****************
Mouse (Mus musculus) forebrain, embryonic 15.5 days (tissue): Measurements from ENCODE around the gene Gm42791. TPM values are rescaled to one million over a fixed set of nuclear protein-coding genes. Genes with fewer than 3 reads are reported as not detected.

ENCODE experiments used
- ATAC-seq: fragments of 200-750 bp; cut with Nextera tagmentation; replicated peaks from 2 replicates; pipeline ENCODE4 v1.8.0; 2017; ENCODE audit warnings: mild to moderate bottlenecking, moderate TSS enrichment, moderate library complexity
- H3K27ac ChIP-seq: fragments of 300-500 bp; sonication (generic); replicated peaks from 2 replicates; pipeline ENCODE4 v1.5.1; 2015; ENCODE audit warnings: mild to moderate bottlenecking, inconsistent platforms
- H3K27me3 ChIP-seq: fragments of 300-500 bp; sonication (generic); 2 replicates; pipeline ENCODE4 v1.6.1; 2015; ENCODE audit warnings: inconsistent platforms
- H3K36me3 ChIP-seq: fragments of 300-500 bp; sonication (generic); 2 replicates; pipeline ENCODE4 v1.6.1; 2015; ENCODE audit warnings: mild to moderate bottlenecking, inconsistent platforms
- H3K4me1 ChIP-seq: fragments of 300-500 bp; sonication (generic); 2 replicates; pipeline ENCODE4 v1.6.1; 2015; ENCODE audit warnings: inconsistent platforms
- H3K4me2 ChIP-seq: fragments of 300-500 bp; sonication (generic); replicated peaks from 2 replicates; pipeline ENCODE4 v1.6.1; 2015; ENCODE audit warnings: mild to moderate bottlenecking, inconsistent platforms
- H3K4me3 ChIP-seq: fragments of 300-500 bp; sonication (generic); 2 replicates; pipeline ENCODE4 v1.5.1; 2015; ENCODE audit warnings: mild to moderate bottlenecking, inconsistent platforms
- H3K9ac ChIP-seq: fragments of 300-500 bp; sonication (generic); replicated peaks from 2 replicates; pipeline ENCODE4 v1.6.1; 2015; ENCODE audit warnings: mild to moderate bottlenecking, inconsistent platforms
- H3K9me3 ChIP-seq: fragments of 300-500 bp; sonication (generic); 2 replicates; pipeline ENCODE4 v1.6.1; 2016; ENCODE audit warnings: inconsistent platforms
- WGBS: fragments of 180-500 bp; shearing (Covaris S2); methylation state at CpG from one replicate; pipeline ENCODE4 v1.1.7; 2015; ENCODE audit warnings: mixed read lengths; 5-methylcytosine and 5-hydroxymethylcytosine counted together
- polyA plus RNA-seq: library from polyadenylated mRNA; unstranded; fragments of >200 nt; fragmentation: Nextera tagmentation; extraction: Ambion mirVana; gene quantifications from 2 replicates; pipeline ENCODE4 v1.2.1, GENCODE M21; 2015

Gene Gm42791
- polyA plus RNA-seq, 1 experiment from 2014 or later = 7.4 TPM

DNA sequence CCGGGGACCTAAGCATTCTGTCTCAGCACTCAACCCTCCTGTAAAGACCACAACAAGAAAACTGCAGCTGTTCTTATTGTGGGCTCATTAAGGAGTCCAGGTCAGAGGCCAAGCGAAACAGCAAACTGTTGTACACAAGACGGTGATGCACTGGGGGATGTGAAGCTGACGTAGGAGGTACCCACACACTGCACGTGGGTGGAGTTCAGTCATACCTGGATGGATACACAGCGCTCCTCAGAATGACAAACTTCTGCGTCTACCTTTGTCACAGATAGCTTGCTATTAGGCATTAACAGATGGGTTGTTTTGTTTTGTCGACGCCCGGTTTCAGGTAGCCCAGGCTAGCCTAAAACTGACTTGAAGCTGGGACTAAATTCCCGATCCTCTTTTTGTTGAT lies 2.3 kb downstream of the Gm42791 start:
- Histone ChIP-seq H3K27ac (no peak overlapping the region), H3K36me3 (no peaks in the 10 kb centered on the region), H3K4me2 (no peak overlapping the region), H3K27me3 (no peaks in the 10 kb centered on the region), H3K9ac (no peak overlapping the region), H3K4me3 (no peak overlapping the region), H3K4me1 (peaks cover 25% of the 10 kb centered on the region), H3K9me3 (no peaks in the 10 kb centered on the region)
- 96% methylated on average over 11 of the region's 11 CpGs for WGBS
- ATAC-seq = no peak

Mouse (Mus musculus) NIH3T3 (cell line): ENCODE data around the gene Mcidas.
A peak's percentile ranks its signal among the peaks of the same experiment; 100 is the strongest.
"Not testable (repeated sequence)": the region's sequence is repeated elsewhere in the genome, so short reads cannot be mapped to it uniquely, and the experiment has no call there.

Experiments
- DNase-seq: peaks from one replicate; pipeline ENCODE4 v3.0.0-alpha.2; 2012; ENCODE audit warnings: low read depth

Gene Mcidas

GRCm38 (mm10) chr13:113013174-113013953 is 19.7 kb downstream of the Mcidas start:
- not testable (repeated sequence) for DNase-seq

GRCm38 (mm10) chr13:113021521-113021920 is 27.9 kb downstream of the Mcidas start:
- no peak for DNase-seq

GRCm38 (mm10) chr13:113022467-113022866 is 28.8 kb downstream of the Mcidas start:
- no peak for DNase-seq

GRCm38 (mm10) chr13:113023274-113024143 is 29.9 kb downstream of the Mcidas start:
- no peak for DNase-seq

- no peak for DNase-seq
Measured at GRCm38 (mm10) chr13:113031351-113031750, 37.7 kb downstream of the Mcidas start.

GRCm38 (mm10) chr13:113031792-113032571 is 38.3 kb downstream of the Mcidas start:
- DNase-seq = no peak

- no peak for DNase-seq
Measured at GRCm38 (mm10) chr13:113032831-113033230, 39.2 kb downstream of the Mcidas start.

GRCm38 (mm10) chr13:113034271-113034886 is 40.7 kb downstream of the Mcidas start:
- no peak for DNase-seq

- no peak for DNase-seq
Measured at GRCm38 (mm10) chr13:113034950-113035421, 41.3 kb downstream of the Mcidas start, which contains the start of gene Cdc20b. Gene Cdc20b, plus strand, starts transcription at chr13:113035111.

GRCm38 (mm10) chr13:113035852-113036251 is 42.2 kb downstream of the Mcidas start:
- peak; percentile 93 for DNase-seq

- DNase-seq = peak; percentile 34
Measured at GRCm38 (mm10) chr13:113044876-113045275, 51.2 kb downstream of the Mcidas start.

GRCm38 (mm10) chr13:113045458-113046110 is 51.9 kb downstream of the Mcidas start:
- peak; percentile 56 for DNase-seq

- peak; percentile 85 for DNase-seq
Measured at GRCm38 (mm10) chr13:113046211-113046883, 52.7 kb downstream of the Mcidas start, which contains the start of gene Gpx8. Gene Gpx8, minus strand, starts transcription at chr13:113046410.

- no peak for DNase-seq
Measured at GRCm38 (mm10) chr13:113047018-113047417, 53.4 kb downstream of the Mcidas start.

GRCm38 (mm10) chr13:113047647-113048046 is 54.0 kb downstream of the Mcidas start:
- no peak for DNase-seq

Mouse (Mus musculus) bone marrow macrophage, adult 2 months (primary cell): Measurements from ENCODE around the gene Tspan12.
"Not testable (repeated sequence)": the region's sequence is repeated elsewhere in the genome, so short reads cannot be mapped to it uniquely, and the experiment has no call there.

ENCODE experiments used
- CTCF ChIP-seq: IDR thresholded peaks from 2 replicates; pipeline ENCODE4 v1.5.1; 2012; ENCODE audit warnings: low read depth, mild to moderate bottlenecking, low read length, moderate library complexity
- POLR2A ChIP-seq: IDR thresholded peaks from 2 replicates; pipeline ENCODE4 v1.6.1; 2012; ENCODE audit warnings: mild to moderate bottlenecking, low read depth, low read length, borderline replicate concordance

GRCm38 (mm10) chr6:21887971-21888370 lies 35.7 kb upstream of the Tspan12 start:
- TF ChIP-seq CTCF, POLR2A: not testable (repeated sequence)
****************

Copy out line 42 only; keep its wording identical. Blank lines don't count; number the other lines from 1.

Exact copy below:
- no peak for DNase-seq